Wednesday, August 17, 2005

Iraq's Progressive Labor Movement

The Iraqi Federation of Trade Unions (IFTU) continues to show why they are an invaluable element of Iraq's nascent labor movement which is part of a broader, but weak, civil society movement. According to their website they have pressed the UN Support Team to ensure their progressive demands are included within the Constitution.

Their demands boil down to four areas:
1. Rights of Children: IFTU wishes to insist on the rights of Children aged younger than 16 years of age, not to be allowed to work and to have a full education. IFTU expressed its concern that the draft Constitution made general references to the rights of children without defining at what age these rights apply. In IFTU’s estimation this is a serious weakness, which would have the effect of undermining future attempts to improve the terrible situation for Iraqi children.

2. Right to Strike: IFTU expressed its strong dismay that an explicit Constitutional right of workers to take strike action has been removed from the draft version of the Constitution, although such a right exists in the current Transitional Administrative Law. The draft Constitution refers only to the right of workers to representation, without defining the right of workers to join or form the trade union representation of their choice, or as mentioned the right to withdraw their labour.

3. Rights of Women: IFTU made clear the complete opposition of the trade union to any attempt to revive the notorious Decree 137, which sought to remove the fundamental human rights of women in the name of imposing sharia law. Womens’ rights to marriage, divorce, to own property, inherit and pass on property to their children and others, to access education at all levels, to work and to play a full part in all aspects of civil society and political life must be guaranteed in the Constitution of a modern democratic, federal Iraq.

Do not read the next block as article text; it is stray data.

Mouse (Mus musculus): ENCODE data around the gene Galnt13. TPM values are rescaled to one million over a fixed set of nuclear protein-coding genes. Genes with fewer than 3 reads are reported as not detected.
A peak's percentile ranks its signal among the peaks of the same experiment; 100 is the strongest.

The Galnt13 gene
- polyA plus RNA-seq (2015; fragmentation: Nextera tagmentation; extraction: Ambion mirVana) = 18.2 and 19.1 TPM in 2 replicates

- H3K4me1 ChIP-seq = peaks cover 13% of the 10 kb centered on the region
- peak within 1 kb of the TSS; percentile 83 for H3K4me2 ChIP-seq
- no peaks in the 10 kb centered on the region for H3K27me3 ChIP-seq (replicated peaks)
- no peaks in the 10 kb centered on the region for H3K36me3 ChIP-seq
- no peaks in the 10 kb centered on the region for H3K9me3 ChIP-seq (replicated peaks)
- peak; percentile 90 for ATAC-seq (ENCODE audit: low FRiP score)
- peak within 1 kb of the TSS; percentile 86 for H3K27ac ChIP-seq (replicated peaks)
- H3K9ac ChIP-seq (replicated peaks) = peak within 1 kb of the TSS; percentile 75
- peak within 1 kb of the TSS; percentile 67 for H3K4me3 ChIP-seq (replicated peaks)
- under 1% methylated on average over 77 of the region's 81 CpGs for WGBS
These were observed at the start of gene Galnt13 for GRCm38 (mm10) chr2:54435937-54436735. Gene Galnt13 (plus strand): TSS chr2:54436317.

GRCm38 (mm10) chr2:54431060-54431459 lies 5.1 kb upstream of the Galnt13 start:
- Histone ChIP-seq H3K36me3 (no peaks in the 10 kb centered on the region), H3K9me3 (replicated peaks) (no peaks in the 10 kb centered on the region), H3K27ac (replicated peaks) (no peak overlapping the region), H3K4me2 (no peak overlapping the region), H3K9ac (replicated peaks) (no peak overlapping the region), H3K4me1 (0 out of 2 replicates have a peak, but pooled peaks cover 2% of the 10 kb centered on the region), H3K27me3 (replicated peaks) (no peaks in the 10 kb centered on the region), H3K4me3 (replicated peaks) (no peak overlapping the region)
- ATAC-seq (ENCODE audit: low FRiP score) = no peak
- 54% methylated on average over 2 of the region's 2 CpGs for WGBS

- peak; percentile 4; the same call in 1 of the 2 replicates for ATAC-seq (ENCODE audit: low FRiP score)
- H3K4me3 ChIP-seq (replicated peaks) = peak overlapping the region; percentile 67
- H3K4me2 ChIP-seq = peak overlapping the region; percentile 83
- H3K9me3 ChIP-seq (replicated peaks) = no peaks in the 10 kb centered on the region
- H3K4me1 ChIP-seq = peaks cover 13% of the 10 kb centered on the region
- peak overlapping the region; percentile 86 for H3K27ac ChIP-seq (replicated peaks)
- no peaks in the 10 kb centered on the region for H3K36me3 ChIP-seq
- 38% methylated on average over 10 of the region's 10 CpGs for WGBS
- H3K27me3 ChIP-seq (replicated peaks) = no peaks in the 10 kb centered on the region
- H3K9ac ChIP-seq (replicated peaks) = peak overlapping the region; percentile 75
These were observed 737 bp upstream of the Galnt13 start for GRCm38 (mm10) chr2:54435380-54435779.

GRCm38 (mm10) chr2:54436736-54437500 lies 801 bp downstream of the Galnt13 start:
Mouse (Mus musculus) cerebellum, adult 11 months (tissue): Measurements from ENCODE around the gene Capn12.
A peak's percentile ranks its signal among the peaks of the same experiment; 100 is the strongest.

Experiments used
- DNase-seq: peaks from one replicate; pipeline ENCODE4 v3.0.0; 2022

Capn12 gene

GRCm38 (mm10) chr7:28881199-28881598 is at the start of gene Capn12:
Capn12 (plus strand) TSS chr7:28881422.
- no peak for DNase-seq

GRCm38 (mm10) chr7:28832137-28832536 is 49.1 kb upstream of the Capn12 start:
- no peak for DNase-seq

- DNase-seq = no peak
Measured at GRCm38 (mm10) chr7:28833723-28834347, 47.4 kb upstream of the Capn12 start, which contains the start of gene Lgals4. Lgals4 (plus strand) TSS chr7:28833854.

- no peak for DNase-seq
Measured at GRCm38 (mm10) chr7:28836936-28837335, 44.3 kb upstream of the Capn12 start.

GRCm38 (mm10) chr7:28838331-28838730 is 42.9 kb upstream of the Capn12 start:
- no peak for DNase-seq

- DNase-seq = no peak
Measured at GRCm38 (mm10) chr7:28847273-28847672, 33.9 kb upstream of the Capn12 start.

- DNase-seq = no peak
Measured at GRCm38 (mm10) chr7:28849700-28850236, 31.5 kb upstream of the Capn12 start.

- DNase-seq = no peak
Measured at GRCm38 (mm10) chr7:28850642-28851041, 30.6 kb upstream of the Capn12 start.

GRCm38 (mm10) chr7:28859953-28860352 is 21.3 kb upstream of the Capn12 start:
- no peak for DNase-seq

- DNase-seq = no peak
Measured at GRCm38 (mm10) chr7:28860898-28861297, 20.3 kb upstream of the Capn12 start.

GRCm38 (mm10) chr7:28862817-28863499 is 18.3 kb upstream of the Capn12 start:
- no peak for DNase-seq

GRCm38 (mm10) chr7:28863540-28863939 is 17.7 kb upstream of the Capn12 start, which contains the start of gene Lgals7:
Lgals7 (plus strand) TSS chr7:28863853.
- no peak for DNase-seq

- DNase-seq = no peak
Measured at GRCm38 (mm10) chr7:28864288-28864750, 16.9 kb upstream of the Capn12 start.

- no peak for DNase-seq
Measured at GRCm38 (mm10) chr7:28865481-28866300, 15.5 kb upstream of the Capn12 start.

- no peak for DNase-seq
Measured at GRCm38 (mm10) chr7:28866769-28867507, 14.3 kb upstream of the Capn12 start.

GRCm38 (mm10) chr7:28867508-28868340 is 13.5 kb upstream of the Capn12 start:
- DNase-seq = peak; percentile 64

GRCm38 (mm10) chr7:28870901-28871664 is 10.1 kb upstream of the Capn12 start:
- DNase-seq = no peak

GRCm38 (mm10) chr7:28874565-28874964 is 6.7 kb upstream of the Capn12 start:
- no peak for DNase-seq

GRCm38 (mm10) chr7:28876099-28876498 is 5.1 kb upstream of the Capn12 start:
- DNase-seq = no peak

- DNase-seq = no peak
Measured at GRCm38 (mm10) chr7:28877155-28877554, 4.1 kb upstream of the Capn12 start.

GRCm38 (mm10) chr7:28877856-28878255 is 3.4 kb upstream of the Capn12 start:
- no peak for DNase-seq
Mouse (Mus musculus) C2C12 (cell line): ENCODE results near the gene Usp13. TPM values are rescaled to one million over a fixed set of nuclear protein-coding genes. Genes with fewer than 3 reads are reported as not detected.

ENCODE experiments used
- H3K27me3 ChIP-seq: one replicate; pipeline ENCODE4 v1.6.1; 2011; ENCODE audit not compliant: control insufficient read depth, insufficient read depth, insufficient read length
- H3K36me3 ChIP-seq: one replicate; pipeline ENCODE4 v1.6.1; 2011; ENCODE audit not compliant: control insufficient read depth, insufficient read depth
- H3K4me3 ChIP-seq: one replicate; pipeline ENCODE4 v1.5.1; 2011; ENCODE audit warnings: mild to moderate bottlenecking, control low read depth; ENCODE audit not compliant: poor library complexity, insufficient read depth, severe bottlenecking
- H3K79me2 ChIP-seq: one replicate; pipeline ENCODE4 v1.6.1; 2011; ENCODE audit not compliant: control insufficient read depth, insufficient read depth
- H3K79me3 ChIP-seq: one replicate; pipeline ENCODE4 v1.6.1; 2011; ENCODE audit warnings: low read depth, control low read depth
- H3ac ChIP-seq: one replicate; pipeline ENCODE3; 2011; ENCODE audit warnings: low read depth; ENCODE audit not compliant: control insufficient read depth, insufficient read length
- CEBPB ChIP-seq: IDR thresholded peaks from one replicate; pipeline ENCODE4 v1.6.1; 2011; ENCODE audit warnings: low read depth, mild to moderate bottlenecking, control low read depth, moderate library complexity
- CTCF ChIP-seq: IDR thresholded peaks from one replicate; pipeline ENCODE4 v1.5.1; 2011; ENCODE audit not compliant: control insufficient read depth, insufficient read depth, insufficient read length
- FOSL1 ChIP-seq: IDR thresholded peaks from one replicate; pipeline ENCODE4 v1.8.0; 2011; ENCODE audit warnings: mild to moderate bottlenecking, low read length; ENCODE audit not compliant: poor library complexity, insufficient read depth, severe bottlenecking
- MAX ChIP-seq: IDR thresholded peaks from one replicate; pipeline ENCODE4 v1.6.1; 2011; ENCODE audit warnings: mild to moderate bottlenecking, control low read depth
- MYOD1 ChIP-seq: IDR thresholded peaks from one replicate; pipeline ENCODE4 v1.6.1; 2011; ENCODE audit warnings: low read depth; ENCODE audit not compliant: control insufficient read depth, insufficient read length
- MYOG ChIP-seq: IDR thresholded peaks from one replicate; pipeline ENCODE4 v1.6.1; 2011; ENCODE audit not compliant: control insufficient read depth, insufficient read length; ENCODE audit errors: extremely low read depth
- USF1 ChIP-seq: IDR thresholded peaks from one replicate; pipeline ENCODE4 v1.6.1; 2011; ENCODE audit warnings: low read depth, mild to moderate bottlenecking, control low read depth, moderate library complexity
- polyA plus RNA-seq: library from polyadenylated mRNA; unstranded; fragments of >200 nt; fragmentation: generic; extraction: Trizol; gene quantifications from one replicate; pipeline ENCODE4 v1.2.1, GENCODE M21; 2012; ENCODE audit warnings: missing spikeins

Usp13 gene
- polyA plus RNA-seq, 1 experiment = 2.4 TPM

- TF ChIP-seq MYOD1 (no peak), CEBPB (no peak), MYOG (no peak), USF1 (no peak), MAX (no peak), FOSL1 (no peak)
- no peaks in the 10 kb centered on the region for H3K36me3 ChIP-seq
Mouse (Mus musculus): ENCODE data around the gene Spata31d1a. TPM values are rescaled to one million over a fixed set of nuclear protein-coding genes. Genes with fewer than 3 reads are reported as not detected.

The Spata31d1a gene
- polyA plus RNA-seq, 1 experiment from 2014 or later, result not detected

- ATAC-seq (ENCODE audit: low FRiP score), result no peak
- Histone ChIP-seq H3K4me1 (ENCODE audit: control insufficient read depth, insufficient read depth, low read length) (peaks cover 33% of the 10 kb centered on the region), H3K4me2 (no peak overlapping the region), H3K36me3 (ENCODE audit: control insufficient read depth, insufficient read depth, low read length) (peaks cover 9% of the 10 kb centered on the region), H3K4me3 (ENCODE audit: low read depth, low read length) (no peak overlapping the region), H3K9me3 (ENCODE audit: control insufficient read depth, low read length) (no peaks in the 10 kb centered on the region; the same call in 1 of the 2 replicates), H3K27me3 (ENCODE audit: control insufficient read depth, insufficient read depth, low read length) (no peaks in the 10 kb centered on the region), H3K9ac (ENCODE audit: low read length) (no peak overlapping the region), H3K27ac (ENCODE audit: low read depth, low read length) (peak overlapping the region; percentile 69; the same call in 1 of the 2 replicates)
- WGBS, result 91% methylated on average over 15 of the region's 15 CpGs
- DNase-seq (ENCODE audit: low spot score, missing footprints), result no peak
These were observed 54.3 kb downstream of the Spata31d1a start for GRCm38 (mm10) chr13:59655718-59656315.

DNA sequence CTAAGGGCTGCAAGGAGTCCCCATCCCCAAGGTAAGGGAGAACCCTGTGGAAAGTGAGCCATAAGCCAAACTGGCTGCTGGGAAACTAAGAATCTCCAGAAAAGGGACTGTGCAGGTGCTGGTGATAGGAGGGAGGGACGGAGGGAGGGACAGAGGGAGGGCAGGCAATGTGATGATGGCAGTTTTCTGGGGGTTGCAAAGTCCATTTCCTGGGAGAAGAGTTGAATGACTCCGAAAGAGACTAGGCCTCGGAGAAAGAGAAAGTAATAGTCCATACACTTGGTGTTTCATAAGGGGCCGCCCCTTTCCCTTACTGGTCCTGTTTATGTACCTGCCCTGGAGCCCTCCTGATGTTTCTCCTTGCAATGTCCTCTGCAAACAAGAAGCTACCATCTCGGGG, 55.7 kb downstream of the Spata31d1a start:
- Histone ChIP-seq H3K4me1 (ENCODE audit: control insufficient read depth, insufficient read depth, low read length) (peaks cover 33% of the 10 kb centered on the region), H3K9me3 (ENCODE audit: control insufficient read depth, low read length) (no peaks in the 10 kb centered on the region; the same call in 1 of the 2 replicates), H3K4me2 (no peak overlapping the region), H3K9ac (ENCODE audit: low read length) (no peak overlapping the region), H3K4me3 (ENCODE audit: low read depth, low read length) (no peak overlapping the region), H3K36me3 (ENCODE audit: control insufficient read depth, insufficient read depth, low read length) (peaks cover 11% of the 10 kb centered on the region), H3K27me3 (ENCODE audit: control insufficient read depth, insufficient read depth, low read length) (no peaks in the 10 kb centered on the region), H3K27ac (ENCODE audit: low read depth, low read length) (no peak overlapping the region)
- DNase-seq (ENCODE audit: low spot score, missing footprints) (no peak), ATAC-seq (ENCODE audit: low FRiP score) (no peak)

4. Separation of Politics and Religion: IFTU insists on the complete separation of the powers and authority of ‘the mosque’ from the constitutional state law. Freedom to practice religion must be guaranteed by the Constitution. The Constitution should not take Islam as its sole source of legitimacy.
Thank Allah for Iraq's labor movement, a much ignored group, which could have, and still could,help rebuild Iraq and remain the nucleus for a democratic and secular state. Whether or not they can influence the drafting of the Constitution to include these areas is extremely slim, but damn its heartening to know someone's fighting the good fight in Iraq.